Coline Serreau’s Chaos begins with a conflict that is just as much a confrontation to the audience as it is to the characters: an upper-class Paris couple on their way to dinner come across a prostitute being beaten by a group of thugs, and instead of helping her they lock their car doors and speed off as quickly as they can. It comes as a bit of a surprise then that a sizable chunk of the film forgoes stone-faced didacticism for a shambling comedy of manners. The couple in the car, Helene (Catherine Frot) and Paul (Vincent Lindon), are typically spoiled and unhappy, unable to communicate with one another or work together to raise their rotten teenage son (Aurelien Wilk). In retaliation against her husband’s adultery, Helene seeks out the battered prostitute, Malika (Cesar-winner Rachida Brakni), that Paul insisted on leaving behind and who now lies in a coma under constant threat from her attackers. Soon she becomes her nurse, her protector, and her friend.
This premise seems like a self-important trifle, but you feel a welcome tremor of hope when discovering that Serreau is far more engaged by the velocity of her pacing and the scrambled nuances of her characters than whatever message the plot is attempting to dispatch. Shot on digital video, which lends the film an added measure of weightlessness, the film hurtles through nearly as many characters and complications as one might expect to find in a Robert Altman tapestry, and Serreau shrewdly keeps the film’s improbable comic tone as vigorous and disheveled as possible. As Malika’s suspicion of Helene cautiously blossoms into a deeply felt confidence, the relationship between Helene and Paul disintegrates into a snit regarding his inability to oversee his own ironing and cooking. Added to this skirmish is their son’s mushrooming romantic follies: he’s cheating on his live-in girlfriend and is constantly moving back home because of his inability to manage the situation with discretion. Meanwhile, Helene and Malika further bond with the help of Paul’s neglected mother (Line Renaud, who brings considerable warmth to her small role).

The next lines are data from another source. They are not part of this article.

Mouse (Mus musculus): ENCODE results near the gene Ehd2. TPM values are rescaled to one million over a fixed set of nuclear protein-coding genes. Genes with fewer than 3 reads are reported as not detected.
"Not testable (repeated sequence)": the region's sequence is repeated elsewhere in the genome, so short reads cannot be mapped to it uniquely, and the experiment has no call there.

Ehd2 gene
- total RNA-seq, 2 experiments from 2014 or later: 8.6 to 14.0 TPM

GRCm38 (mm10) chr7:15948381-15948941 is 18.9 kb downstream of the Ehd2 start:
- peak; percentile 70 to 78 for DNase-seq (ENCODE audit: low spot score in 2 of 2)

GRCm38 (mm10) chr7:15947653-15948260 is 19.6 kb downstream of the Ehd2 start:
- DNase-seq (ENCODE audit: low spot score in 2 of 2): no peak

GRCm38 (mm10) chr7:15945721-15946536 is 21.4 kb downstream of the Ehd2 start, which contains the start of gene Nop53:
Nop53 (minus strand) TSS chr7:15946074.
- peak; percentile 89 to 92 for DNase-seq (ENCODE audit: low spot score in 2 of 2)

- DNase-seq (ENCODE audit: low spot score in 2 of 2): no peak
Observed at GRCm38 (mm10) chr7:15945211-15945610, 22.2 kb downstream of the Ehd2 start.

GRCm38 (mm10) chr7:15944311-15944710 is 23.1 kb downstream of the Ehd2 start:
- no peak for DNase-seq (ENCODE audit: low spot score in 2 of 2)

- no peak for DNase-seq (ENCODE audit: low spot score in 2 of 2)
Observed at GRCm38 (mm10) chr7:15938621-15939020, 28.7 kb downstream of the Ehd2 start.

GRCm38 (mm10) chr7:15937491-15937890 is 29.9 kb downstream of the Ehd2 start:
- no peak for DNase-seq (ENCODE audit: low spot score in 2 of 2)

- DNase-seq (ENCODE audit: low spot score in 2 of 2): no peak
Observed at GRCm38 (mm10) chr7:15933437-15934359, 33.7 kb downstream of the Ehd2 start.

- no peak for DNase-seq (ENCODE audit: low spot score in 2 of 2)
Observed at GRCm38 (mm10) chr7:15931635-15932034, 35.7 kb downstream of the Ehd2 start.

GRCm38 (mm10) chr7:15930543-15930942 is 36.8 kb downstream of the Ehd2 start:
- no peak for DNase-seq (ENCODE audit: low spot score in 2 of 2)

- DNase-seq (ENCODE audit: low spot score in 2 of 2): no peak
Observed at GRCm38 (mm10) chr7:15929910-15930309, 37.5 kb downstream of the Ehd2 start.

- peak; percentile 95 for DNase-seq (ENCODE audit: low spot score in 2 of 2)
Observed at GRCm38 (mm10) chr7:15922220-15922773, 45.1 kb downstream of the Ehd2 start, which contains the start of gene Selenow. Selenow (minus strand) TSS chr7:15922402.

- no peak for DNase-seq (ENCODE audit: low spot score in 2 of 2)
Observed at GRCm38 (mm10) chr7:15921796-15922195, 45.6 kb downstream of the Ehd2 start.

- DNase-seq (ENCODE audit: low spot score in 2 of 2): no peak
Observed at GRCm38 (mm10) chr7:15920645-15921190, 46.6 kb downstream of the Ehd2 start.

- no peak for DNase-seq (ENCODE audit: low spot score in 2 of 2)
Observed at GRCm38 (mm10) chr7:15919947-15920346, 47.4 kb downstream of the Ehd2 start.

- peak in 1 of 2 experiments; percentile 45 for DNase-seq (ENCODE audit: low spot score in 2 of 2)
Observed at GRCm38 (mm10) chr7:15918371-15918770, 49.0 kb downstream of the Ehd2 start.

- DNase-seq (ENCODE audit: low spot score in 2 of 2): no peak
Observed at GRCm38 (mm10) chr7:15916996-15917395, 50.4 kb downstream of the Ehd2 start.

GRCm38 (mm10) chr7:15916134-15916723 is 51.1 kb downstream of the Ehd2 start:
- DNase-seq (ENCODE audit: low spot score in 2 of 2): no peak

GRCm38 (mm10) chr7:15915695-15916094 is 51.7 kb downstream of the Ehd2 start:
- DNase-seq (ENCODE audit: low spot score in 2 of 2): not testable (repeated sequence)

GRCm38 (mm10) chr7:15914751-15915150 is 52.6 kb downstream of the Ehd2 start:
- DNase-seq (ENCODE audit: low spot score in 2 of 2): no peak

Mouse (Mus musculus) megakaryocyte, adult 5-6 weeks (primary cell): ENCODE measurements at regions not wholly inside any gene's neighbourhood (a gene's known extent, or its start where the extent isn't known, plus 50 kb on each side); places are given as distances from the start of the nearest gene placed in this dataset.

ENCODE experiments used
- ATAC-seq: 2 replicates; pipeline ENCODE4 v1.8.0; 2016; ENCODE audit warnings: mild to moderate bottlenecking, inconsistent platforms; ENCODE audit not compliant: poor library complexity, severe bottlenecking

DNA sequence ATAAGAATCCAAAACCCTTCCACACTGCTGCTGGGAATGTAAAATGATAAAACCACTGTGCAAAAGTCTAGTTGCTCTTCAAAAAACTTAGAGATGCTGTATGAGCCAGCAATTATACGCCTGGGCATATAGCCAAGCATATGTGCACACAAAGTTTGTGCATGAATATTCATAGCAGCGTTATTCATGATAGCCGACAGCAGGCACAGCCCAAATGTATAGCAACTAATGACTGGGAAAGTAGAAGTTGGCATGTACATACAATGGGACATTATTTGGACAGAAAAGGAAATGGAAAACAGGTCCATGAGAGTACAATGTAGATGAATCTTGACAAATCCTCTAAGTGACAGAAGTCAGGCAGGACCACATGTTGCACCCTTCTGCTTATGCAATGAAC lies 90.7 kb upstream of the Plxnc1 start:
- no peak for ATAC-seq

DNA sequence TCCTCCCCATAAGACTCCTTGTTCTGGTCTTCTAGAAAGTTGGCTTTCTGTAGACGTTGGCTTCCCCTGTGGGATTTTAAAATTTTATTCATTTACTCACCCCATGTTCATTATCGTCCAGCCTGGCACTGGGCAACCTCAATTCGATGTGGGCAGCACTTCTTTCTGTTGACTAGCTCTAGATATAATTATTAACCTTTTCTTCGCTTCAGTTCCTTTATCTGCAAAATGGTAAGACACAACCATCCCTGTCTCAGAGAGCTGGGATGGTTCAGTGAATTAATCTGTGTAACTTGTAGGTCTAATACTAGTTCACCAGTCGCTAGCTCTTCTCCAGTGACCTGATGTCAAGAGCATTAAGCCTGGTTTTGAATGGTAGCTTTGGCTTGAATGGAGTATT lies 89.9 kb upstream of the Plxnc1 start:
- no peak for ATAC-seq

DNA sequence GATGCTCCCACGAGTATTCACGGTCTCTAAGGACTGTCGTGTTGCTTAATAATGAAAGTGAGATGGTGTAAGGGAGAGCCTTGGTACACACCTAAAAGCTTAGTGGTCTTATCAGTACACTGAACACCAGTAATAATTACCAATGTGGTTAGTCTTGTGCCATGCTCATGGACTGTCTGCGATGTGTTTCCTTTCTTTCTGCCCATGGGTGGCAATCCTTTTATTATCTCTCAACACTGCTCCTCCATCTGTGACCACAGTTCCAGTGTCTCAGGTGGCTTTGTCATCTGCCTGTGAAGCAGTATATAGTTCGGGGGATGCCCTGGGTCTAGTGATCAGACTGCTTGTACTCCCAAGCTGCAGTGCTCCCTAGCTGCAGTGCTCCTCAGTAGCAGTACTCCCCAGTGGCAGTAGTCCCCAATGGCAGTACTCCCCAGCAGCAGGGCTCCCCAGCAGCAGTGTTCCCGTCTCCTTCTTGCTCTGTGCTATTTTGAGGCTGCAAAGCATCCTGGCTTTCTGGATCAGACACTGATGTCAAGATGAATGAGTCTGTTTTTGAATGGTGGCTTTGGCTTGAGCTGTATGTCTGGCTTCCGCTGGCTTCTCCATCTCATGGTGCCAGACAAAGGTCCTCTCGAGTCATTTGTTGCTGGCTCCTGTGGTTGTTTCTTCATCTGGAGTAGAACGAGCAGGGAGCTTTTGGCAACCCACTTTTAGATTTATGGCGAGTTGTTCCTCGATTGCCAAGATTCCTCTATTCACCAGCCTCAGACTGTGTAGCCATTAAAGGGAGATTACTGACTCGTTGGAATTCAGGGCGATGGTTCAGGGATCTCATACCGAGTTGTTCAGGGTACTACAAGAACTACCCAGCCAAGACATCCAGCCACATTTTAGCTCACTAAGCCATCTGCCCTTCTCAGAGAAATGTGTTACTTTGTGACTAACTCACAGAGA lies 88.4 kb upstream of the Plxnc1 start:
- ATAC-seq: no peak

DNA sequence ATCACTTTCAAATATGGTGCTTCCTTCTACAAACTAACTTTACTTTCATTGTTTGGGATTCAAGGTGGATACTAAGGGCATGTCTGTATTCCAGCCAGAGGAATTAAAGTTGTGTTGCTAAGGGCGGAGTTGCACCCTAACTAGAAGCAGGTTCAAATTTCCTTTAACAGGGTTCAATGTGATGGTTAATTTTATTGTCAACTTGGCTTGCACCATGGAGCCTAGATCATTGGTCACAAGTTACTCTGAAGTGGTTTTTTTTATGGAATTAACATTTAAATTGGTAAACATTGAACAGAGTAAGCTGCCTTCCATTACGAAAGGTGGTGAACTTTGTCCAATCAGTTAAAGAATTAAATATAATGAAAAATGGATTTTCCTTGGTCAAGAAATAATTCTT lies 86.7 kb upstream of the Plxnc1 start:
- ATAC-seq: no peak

Chaos has been deftly edited to avoid any lingering traces of sentimentality or remorse; no scene extends itself for even a split second longer than necessary, allowing the film’s sweeping array of circumstances, which are complicated to the point of bafflement, to be compressed into a mere hour and 48 minutes. The film is also remarkable in that it approaches its assortment of characters with an even hand, regardless of their behavior—until the final third, that is, when Serreau appears to have decided we’ve had enough fun for one sitting and veers the film in the exact direction you expected it to go in the first place. Starting with a long flashback of Malika’s painful experiences—exiled from her authoritarian Muslim family after refusing an arranged marriage, she was forced to sell herself at the side of the road in exchange for drugs—and eventually pounding home the final nails in the coffin housing Helene and Paul’s marriage, the film deviously unveils its determination to employ the same variety of blithe screed that triumphed in similar failed attempts at renegade feminism like Thelma & Louise.
The easygoing neutrality fades as all of the male characters morph into complete buffoons while the women are allowed to prevail through the most incredulous means possible. Perhaps it is the film’s inability to render its comic tone compatible with scenes of rape and oppression, or maybe it simply lost interest in trying to humanize all of its characters and thus make its ultimate intentions completely clear. But by the time it gets around to giving every character in the film with a penis their deserved and just humiliation (mowing down Helene’s husband and son, the host of pimps and drug pushers, and Malika’s inherently evil father and brothers like fish in a barrel) there’s not much to be interested in beyond the obvious. As the labored intensity of its eventual preaching winds down, Chaos manages to end with one character’s slightly cockeyed smile, suggesting that the hazy pessimism lurking in the women’s victory over their tormentors is as much of an illusion as the film’s lighthearted first hour. It’s a bittersweet moment, as it’s impossible to forget that such a buoyant grin could have been ours to share while the credits rolled.